Simanaitis Says

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WHAT WITH the horrible Zika virus being mosquito-borne, an item in AAAS Science, January 4, 2016, caught my attention. Elizabeth Pennisi’s article “Orchids Give Off Human ‘Body Odor’ to Attract Mosquitoes” has a catchy title. Ah, but there’s more to it than this.


Bog orchid Platanthera obtusata has evolved a clever means of attracting its pollinator. Image from Science, January 4, 2016.

Orchids, Pennisi notes, “are masters of deception. To lure potential pollinators, some resemble nectar-laden flowers, yet offer no sweet reward. Others smell like rotten meat.” The bog orchid Platanthera obtusata takes a different approach to attract its pollinator: The orchid mimics the odor of the human body.

The obtusata portion of this orchid’s name is Latin for “blunt.” This bog-dwelling plant is also known as the blunt-leaf orchid or small northern bog orchid. It is not uncommon across much of colder regions of the Northern Hemisphere.


Blunt-leaf orchid in the wild. Image by Jason Holliger.

Chloé Lahondère and colleagues at the University of Washington have studied Platanthera orchids and their appeal to tiger mosquitoes. They placed air-tight bags over several Platanthera species to collect the plants’ odors. Then researchers analyzed chemical components of these samples through gas chromatography coupled with mass spectrometry. Last, they used an electro-antennogram technique coupled with gas chromatography to identify which scent components were attracting mosquitoes.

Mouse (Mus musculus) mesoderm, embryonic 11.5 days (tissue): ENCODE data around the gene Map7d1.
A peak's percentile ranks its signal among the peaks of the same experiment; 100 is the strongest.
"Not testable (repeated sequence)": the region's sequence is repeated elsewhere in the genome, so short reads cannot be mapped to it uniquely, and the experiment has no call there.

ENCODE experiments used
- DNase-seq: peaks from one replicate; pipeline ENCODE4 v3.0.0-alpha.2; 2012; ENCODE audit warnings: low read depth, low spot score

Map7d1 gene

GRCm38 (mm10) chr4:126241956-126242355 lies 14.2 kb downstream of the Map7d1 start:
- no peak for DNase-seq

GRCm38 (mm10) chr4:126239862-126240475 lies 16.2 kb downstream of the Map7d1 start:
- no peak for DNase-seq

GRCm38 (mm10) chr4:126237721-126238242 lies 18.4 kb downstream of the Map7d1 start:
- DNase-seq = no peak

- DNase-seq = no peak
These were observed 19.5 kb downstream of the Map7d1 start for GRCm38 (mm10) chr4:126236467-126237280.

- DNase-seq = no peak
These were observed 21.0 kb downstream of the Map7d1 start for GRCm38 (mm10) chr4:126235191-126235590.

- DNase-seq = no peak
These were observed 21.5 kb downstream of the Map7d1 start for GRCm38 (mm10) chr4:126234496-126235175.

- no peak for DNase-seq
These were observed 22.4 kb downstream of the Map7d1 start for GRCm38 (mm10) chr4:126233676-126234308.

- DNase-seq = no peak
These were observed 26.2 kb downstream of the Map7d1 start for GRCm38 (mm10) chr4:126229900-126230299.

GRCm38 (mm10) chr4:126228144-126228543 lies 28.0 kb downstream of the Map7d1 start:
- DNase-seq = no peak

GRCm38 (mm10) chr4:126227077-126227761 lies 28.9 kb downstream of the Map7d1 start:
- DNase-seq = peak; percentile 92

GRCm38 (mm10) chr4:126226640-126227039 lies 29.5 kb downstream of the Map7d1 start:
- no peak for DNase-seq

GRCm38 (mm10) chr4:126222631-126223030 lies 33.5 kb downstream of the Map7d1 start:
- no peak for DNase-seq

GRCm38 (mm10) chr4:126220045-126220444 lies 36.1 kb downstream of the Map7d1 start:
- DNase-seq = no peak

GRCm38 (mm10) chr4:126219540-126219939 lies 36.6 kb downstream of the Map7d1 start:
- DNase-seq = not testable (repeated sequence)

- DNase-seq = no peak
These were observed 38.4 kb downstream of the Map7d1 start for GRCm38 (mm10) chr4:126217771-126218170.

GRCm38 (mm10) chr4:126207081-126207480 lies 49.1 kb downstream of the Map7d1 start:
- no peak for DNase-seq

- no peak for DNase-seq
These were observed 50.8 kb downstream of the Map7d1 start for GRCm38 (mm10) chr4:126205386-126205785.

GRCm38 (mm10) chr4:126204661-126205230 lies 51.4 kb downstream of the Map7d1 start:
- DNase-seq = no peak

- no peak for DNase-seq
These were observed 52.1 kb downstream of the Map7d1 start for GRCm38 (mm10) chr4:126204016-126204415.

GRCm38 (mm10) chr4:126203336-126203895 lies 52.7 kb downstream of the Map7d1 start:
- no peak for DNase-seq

Several of these components were common among many flowers. However, others were chemicals found in human body odor. Notes Science author Pennisi, “Although the orchid’s ‘body odor’ is barely detectable by humans, it does set off electrical activity in the mosquito’s attennae, indicating it may very well attract the insects.” The researchers’ next phase of study is to carry out behavioral tests.


Tiger mosquitoes are the principal pollinators of Platanthera obtusata. This is a female Asian tiger mosquito, Aedes albopictus, preparing to feed.

One potential application of the research is particularly practical: The tiger mosquito is responsible for transmission of yellow, dengue and chikungunya fevers. Making matters worse, the insect tends to dwell among humans, rather than in remote wetlands. This research could lead to identification of natural chemicals used as bait in mosquito traps. ds

© Dennis Simanaitis,, 2016

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